The Fort Smith Public School District will ask voters for a 5.558 mill increase. At a special meeting Monday (March 12), the Board voted unanimously to pursue a May 22 referendum in a move to fund $120.822 million in financed projects and $825,000 in annual recurring costs, with district-wide safety and security upgrades comprising approximately $35 million, or around one-third, of the total.
Security-wise, the proposal calls for $10.365 million to secure the walls and doors of Barling, Cook, Morrison, and Woods elementary schools. An additional $5.5 million would be allocated for improvements to access controls, alarms, lighting, and accessibility measures across all campuses. The Board agreed that safety and security improvements would be top priority. If passed, the new millage would allow changes to be implemented by fall 2019.
Singled out in the proposal are Darby and Ramsey Junior High Schools, which would receive security-related renovations in the amounts of $9.664 million and $3.046 million, respectively. Those measures would finish in August 2020.
The remainder of the $35 million would go toward security measures at Northside and Southside High Schools.
NORTHSIDE, SOUTHSIDE, AND TECHNOLOGY
The city’s two high schools topped overall spending projects as part of the millage proposal with Southside receiving the largest allocation of $43.824 million and Northside $34.696 million. The two allocations include new competition gymnasiums in the amounts of $15.579 million (Southside) and $13.499 million (Northside).
Southside’s gymnasium would be an extensive renovation while Northside’s would be a full replacement, and both facilities would have the capacity to hold 2,500. The earliest the two high schools would complete their planning and construction of all included projects would be August 2021.
Other noteworthy items include a new $13.724 million Career and Technology Center featuring specialized lab spaces and classrooms for courses in healthcare, information technology, and manufacturing. The estimated completion date for construction would be August of 2020.
Lastly, the $825,000 in recurring expenses would go toward the district’s student device 1:1 program as part of the annual replacement cycle to ensure each student in grades 3-12 have adequate access to technological tools. The total cost would be $3.3 million over a four-year replacement cycle.
TAX IMPACT, REVENUE REACH
According to the new proposal, which lowers the requested millage increase from an ask of 6.88 mills, the estimated tax impact would be $9.26 per month per $100,000 in real estate value. As Talk Business & Politics previously reported, millage operates separately from “frozen” real estate assessment values, so there would be increases across the board, including for those individuals who have qualified for assessment freezes (i.e., 65-and-older, 100% disabled).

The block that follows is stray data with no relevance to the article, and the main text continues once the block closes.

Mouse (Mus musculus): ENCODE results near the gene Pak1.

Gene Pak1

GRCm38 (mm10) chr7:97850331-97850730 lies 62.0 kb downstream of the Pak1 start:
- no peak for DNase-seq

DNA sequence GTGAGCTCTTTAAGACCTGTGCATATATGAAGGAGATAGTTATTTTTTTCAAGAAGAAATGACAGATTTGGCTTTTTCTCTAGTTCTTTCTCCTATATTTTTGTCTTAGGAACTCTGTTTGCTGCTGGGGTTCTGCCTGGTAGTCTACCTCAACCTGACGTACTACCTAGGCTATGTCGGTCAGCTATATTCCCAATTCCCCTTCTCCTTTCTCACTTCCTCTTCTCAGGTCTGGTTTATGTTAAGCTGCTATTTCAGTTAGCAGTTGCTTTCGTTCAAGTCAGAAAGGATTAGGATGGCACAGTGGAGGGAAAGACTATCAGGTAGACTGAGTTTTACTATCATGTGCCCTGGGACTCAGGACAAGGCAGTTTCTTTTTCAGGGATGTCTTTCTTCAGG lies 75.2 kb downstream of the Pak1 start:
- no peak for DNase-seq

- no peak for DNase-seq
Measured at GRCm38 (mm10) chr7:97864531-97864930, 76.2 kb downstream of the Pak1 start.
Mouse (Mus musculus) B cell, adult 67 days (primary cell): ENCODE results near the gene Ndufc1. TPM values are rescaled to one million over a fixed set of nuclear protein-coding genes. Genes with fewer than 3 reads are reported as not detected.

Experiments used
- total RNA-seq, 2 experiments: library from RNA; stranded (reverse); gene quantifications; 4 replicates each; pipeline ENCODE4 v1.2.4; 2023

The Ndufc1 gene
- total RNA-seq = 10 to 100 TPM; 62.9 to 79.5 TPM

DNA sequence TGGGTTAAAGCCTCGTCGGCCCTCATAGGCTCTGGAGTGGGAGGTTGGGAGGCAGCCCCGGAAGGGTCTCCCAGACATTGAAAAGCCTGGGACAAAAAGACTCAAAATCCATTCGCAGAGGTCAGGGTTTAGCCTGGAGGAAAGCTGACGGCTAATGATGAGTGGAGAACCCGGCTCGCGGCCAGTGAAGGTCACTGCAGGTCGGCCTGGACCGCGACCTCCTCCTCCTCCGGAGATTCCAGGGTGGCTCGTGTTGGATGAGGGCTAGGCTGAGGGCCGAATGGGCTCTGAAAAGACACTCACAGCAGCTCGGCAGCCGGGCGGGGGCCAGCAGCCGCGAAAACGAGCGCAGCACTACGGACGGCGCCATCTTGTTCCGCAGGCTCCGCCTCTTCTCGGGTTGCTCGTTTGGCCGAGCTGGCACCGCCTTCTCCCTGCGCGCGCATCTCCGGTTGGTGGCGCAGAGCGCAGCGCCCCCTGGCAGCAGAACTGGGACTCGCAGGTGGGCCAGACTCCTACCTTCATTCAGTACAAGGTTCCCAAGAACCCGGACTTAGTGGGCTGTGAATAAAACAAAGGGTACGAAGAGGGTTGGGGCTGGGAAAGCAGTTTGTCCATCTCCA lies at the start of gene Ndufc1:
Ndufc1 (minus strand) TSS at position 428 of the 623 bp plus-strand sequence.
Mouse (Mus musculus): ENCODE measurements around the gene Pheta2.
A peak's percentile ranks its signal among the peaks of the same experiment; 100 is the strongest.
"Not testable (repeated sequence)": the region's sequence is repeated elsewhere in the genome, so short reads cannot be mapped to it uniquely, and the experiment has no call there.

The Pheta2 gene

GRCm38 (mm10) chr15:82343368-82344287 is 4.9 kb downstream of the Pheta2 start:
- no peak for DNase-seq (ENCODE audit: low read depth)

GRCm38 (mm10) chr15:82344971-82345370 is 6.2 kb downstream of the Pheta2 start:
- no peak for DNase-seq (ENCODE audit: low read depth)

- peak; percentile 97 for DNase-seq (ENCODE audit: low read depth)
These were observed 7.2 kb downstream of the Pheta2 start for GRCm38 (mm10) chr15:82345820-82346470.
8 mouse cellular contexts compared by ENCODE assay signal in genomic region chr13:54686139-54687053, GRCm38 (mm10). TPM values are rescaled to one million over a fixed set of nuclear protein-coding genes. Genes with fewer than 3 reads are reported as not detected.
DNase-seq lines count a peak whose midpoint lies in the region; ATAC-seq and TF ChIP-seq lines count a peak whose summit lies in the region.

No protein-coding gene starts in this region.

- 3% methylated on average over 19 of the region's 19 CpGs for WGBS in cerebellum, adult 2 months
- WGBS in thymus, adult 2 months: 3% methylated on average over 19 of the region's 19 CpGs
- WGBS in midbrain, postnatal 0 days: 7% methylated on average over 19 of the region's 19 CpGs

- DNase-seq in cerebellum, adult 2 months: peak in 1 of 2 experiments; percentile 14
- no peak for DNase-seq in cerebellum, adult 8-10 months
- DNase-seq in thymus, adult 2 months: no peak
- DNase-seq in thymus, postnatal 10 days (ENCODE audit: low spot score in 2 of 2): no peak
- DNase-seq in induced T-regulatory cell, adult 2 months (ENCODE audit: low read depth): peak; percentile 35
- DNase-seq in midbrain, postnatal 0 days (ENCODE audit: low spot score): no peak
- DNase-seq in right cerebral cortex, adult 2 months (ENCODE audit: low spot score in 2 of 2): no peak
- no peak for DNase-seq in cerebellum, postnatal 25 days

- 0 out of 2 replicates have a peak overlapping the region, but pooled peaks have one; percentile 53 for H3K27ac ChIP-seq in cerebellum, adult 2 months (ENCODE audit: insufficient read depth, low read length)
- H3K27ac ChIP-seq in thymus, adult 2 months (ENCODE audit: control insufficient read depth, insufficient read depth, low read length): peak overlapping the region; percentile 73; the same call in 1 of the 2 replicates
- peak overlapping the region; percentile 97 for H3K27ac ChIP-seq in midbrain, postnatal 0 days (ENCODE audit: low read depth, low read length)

If approved, the millage would go to 42.058 from 36.5. At present, the district trails Pulaski County, Rogers, Bentonville, Springdale, and Fayetteville, which enjoy larger tax bases and generate higher revenue per mill. The totals are as follows:
• Pulaski County, $2.508 million per mill, rate: 40.7
• Rogers, $1.855 million per mill, rate: 41.9
• Bentonville, $1.853 million per mill, rate: 48.5
• Springdale, $1.551 million per mill, rate: 40.5
• Fayetteville, $1.495 million per mill, rate: 45.65
• Fort Smith, $1.449 million per mill, rate: 36.5
BOARD VS. CITY
FSPS Board member Wade Gilkey told Talk Business & Politics he fully supports the millage ask, but noted the “biggest concern is the number.”
Referring to city government’s sewer woes with the estimated $480 million federally mandated consent decree, Gilkey said, “How much of our money that we’re paying per month going to fix those sewers? There has always been this vague fuzziness. What’s it going to? What are you building? What are you providing? And the real pushback or fear that we’re getting is, we’re going to get into the same situation.”
However, unlike city leadership, Gilkey said, the School Board can point to a hard number with specific outcomes. “It’s $9.26 (per month). That’s how much it is per $100,000 (of real estate value). And the real pushback I’ve been getting is, people not understanding that hard number and what all you get from that.”
When asked if city government made the challenge of passing a millage more difficult, Gilkey said, “Yes. Because the answer from some of our elected people down at the city is, now is not the right time. They’ve had 30 years to come up with the right time. What time is it? We’ve got city directors out spreading falsehoods like, we’re closing nine schools or that, if we were to receive this money, you can’t really trust where it’s going to go. You know, it’s gone beyond, now is not a good time to really spread misleading information.”
Gilkey was referring to a recent Facebook post in which City Director George Catsavis was said to have mentioned that six schools would be closing.
Gilkey stopped short of calling a millage vote an uphill battle, but he acknowledged it’s “going to be hard to get that past some people because they’re afraid of the impact. But for them to be able to understand that this is what it is and this is what we’re trying to achieve” will help. “I feel like any time you take on a project like this, there is going to be a lot of hard work involved, and May is going to be here before we know it.
Gilkey added: “It is going to be a challenge to get that message out and get people involved and really convince them that our kids are worth this, our schools are worth it.”